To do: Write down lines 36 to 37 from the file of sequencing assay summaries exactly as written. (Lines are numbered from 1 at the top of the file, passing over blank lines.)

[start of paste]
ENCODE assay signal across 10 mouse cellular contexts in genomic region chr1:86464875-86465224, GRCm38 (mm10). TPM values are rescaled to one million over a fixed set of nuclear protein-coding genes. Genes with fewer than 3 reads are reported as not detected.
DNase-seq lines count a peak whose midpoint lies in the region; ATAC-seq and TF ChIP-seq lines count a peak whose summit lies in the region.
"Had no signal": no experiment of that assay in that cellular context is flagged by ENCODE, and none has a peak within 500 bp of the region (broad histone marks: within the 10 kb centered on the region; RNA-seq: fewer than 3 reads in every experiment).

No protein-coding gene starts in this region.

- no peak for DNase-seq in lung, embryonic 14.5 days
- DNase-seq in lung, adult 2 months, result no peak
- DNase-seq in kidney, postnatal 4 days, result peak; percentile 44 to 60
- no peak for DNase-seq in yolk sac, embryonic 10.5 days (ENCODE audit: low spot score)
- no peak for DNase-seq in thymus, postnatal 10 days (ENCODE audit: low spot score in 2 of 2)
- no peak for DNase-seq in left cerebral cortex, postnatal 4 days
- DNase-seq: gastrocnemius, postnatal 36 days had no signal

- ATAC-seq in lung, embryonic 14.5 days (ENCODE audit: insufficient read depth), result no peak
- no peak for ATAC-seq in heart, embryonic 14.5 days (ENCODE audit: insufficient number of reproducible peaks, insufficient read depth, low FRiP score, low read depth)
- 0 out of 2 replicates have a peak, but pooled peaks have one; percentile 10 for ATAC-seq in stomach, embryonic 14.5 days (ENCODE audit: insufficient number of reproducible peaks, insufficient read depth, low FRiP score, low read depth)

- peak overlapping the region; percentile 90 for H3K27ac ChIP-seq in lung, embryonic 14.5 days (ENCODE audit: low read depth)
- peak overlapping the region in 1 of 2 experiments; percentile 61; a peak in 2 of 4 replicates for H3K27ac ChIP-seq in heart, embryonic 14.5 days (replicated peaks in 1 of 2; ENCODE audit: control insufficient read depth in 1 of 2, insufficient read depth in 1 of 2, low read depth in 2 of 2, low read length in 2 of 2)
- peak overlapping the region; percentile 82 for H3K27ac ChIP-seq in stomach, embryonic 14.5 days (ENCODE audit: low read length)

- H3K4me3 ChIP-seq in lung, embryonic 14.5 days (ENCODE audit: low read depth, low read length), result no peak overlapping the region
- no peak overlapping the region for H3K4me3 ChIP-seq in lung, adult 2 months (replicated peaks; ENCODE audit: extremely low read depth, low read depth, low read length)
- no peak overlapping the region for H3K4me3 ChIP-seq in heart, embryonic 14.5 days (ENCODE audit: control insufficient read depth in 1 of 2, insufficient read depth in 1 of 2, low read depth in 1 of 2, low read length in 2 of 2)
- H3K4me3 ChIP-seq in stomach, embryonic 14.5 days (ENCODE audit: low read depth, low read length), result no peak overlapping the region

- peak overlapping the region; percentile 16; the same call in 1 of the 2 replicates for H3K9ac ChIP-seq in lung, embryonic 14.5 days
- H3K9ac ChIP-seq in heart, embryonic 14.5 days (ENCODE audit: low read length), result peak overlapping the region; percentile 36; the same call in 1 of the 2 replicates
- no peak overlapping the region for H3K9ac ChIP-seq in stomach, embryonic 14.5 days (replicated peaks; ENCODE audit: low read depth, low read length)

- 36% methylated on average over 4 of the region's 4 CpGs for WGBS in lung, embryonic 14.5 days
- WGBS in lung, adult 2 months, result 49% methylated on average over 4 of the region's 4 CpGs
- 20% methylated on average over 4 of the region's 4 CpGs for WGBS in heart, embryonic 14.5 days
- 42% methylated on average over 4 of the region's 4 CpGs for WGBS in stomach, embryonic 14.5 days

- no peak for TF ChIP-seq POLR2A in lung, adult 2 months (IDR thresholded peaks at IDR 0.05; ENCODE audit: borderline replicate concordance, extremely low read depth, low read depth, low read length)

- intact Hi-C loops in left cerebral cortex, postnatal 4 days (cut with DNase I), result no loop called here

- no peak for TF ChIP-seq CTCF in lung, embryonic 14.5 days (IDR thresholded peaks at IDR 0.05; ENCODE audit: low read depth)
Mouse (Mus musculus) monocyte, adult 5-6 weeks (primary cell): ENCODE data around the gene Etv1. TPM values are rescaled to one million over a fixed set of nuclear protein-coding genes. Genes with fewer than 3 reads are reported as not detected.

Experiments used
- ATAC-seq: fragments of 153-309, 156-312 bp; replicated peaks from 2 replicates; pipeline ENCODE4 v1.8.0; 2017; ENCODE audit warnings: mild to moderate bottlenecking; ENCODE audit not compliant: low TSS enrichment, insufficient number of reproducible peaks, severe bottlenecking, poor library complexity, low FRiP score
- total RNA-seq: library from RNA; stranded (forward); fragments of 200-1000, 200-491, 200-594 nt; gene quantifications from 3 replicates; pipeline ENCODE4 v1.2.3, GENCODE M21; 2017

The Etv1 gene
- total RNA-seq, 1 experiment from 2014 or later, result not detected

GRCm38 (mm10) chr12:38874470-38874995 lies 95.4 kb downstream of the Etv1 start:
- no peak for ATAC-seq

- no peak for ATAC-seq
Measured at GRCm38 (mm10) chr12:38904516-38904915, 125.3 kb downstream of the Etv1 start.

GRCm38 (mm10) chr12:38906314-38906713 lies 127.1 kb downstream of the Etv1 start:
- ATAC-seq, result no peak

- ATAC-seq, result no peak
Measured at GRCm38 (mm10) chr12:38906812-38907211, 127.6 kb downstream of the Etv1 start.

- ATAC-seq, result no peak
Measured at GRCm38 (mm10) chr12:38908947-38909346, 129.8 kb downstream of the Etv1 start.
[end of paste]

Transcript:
The Etv1 gene
- total RNA-seq, 1 experiment from 2014 or later, result not detected